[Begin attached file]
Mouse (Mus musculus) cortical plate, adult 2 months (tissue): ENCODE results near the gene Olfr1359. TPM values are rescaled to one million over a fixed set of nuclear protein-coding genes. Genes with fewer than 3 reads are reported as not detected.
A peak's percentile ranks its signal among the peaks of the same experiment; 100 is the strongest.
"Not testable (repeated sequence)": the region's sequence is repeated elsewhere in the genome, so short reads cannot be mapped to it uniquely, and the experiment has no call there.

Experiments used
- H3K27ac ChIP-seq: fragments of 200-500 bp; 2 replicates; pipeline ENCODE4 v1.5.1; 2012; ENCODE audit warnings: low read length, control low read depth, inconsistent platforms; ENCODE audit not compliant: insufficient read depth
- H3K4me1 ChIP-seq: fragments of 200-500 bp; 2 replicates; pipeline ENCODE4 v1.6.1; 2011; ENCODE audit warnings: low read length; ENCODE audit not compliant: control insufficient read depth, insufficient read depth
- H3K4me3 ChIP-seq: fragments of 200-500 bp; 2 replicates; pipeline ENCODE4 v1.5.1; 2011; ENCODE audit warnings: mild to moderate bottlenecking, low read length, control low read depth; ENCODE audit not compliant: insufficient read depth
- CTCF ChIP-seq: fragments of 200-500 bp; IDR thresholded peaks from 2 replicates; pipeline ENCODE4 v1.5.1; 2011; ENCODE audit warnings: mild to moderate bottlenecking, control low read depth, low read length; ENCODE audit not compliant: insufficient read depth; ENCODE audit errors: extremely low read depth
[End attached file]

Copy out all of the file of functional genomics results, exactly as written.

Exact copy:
Mouse (Mus musculus) cortical plate, adult 2 months (tissue): ENCODE results near the gene Olfr1359. TPM values are rescaled to one million over a fixed set of nuclear protein-coding genes. Genes with fewer than 3 reads are reported as not detected.
A peak's percentile ranks its signal among the peaks of the same experiment; 100 is the strongest.
"Not testable (repeated sequence)": the region's sequence is repeated elsewhere in the genome, so short reads cannot be mapped to it uniquely, and the experiment has no call there.

Experiments used
- H3K27ac ChIP-seq: fragments of 200-500 bp; 2 replicates; pipeline ENCODE4 v1.5.1; 2012; ENCODE audit warnings: low read length, control low read depth, inconsistent platforms; ENCODE audit not compliant: insufficient read depth
- H3K4me1 ChIP-seq: fragments of 200-500 bp; 2 replicates; pipeline ENCODE4 v1.6.1; 2011; ENCODE audit warnings: low read length; ENCODE audit not compliant: control insufficient read depth, insufficient read depth
- H3K4me3 ChIP-seq: fragments of 200-500 bp; 2 replicates; pipeline ENCODE4 v1.5.1; 2011; ENCODE audit warnings: mild to moderate bottlenecking, low read length, control low read depth; ENCODE audit not compliant: insufficient read depth
- CTCF ChIP-seq: fragments of 200-500 bp; IDR thresholded peaks from 2 replicates; pipeline ENCODE4 v1.5.1; 2011; ENCODE audit warnings: mild to moderate bottlenecking, control low read depth, low read length; ENCODE audit not compliant: insufficient read depth; ENCODE audit errors: extremely low read depth